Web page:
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Cyber insurance is a high-risk product, but insurers have generally taken a measured approach with the support of reinsurance, says a Moody’s Investors Service Inc. report released Thursday.
Direct cyber premiums written grew to $2 billion in 2018, with a cumulative annual growth rate of 26% since 2015, but they still account for less than 1% of U.S. industrywide premium revenue, according to the report by New York-based Moody’s.
The report says although 40 U.S. insurance groups underwrite cyber insurance as a stand-alone coverage, the market remains concentrated among the largest commercial insurers, with Chubb Ltd. and Axa SA accounting for 16.3% and 12.8% of the market, respectively.
“Growth prospects for cyber insurance are promising given the changing nature of the risk, the pervasiveness of technology, the value of insurance as a risk management tool and expanding regulation, all of which are driving demand for coverage,” said the report.
However, assessing aggregate insured cyber risk is complicated, and litigation will determine whether exclusions found in most traditional property/casualty policies can apply to cyberattacks, and who has the legal basis to sue for damages in cyberattacks that result in stolen personal information, said the report.
Meanwhile, in particular, insurers who write large national and multinational accounts are shifting cyber’s risk to stand-alone polices or implementing coyer sublimes or exclusions in traditional policies, the report said.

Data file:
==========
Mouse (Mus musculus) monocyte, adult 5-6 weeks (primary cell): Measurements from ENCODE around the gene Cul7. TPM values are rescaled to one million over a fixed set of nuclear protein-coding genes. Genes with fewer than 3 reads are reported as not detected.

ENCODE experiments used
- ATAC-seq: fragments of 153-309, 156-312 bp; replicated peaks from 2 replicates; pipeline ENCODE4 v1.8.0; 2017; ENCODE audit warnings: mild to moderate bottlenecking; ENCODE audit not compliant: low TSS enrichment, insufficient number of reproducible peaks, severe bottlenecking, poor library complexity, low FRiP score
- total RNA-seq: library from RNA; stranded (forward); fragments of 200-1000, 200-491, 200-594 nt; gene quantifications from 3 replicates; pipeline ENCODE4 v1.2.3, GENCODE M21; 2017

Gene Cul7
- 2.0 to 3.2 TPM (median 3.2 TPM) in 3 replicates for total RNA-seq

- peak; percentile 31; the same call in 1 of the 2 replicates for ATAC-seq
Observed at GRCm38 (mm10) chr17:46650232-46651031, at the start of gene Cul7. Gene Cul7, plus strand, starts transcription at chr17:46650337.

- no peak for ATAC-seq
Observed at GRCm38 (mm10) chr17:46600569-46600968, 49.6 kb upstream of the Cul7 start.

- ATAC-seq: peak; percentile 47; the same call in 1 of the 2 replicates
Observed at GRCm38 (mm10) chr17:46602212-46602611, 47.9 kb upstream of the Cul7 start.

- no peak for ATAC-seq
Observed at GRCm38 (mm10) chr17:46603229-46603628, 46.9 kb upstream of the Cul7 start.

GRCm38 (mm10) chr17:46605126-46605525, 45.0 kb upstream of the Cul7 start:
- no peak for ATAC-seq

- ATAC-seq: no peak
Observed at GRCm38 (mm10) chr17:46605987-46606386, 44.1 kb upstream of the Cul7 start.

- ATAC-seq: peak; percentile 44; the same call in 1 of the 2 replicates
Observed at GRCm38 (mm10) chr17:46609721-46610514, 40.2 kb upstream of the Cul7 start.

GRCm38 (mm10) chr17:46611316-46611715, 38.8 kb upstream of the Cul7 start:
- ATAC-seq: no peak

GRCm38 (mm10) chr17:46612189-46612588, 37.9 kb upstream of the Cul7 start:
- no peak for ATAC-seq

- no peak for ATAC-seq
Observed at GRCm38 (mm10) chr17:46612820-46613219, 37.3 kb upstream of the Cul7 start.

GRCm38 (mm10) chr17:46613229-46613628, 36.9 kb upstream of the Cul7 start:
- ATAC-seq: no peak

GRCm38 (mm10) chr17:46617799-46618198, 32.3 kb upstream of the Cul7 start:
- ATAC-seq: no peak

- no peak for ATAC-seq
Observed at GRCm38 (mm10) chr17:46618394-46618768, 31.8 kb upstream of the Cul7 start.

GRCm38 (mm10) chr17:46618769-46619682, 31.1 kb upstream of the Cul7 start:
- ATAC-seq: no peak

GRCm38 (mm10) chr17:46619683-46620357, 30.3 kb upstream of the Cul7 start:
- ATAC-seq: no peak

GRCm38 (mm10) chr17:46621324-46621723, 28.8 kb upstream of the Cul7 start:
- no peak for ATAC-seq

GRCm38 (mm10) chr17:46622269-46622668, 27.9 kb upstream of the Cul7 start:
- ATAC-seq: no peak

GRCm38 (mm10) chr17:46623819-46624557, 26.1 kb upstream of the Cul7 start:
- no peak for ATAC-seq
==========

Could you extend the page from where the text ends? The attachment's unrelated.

“Unique difficulties remain for underwriting cyber insurance,” said the report. “A lack of uniform policy wording and the evolving nature of risk constrain the growth of cyber insurance as a separate product,” it said.
“Potential risk accumulations are another challenge because the same event can affect multiple clients, particularly as companies move to cloud computing.”
Moody’s Corp. and Israeli cyber group Team8 launched a joint venture in June to assess how vulnerable businesses are to cyberattacks and create what they hope will become a global benchmark.
India-based Tata AIG General Insurance Co. Ltd. said that its cyber insurance policies' uptake grew 42% while cyber premiums volume increased 27% so far this year driven by demand among banks and financial firms, Moneycontrol reported. Sushant Sarin, an official at Tata AIG General Insurance, said that new regulations, emphasis on data protection strategies and increasing frequency of cyber attacks helped drive cyber insurance uptake among the firms.